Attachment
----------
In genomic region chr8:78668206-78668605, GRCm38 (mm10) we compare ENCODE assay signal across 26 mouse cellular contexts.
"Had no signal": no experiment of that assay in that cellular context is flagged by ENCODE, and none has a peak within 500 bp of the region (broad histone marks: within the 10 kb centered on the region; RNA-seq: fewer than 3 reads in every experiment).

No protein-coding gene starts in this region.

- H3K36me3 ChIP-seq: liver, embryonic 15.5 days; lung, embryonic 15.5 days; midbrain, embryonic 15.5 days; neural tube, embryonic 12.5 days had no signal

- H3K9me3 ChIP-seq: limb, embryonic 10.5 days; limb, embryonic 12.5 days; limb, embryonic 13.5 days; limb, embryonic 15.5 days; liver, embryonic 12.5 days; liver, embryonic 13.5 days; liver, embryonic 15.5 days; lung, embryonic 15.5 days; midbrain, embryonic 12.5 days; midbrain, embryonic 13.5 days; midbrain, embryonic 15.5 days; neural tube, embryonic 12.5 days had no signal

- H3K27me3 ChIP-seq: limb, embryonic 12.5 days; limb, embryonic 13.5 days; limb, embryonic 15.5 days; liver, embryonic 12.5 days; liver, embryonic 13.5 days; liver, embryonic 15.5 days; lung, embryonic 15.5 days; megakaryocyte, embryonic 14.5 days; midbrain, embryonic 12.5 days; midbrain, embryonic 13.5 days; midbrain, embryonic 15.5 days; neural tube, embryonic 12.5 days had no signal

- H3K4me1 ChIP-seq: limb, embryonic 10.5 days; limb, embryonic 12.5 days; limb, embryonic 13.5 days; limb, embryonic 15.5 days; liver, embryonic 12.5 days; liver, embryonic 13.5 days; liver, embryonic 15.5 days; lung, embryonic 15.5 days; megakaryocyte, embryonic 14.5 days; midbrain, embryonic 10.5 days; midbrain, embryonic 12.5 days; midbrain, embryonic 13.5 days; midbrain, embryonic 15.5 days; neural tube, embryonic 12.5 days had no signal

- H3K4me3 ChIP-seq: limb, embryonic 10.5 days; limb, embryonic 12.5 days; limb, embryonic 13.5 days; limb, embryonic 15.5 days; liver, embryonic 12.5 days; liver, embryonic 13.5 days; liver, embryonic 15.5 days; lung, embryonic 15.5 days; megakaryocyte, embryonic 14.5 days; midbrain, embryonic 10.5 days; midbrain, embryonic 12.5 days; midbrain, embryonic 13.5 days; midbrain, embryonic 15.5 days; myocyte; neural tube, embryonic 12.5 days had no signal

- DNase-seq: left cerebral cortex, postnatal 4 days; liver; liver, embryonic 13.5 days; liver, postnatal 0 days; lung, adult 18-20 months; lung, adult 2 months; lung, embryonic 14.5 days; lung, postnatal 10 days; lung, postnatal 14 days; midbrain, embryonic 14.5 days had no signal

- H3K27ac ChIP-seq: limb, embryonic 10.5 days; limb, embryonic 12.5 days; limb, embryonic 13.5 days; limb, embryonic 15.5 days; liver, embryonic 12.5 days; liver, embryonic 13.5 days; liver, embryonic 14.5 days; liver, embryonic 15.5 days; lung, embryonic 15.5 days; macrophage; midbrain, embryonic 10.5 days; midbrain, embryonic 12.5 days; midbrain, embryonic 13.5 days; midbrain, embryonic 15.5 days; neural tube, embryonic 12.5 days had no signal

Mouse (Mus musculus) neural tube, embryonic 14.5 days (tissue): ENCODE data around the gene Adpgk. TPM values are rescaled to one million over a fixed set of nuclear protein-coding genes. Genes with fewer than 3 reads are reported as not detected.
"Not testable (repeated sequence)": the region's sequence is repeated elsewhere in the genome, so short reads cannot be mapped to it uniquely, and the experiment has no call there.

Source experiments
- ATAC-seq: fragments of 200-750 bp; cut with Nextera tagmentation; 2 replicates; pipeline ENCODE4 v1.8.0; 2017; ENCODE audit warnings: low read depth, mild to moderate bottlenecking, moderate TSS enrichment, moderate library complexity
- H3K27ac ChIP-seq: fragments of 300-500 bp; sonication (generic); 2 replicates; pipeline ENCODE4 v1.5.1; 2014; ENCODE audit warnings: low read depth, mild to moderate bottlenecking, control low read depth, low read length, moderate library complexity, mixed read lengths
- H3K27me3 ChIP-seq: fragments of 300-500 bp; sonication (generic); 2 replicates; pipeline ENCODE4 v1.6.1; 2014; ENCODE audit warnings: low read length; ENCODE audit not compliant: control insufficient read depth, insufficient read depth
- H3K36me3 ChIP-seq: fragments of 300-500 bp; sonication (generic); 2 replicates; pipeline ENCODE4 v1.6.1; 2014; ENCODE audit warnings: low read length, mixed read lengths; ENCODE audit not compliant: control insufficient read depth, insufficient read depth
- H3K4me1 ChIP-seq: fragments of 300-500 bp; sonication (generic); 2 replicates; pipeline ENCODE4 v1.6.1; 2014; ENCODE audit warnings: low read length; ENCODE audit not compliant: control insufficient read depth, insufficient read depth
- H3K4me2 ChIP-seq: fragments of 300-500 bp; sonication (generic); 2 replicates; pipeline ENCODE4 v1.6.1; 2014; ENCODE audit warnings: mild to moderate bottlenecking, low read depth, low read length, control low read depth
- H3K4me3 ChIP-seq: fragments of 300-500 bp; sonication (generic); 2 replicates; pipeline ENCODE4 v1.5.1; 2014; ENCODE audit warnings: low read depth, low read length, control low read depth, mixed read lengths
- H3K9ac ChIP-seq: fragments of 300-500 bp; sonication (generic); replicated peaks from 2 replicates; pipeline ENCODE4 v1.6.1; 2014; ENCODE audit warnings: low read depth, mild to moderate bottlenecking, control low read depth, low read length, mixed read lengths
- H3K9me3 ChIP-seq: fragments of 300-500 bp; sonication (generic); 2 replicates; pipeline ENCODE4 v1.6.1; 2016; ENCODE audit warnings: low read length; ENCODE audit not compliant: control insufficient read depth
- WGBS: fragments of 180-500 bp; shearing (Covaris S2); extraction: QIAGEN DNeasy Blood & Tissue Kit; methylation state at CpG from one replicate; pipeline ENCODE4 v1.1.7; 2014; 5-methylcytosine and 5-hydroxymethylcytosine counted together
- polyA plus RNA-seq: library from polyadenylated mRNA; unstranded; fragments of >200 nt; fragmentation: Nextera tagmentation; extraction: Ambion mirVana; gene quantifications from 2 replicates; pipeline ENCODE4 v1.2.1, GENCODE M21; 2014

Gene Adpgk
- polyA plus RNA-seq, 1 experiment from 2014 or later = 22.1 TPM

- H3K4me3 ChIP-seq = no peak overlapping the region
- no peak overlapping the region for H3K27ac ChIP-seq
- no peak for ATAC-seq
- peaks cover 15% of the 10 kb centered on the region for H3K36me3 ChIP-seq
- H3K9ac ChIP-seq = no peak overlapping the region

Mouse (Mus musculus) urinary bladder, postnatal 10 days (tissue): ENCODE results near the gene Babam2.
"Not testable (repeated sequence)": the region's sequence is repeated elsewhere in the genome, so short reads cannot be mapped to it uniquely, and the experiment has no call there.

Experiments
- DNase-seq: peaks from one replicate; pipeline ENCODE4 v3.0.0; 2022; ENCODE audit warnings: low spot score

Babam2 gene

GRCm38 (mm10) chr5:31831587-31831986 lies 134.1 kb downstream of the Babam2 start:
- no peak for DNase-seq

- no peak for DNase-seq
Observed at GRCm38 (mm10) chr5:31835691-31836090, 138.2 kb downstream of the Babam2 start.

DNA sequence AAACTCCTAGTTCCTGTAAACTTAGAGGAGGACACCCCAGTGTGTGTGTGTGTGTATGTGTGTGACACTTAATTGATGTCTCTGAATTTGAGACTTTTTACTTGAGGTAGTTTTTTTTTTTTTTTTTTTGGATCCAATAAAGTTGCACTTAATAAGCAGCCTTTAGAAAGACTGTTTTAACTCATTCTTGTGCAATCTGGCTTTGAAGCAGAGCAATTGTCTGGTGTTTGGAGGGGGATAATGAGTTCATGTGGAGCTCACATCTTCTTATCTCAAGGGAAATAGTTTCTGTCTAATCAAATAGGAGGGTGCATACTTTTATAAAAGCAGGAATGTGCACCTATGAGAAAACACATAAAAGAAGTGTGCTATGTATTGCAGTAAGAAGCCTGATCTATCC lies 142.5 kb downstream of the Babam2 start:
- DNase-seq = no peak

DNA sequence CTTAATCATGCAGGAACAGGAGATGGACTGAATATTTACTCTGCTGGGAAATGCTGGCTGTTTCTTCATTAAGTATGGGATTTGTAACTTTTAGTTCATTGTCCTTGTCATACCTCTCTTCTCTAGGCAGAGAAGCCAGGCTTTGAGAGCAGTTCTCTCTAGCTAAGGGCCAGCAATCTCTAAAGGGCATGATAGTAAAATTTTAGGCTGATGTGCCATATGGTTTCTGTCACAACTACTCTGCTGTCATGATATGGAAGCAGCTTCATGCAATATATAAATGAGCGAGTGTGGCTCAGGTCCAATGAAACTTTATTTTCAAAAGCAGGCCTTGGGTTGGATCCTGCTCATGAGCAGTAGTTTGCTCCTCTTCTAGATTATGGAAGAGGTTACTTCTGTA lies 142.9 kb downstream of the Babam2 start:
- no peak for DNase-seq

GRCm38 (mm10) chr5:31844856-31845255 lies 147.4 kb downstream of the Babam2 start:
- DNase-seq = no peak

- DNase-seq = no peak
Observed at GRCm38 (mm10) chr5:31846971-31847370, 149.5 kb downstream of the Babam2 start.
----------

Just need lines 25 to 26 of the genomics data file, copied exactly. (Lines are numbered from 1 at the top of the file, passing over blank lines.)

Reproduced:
Gene Adpgk
- polyA plus RNA-seq, 1 experiment from 2014 or later = 22.1 TPM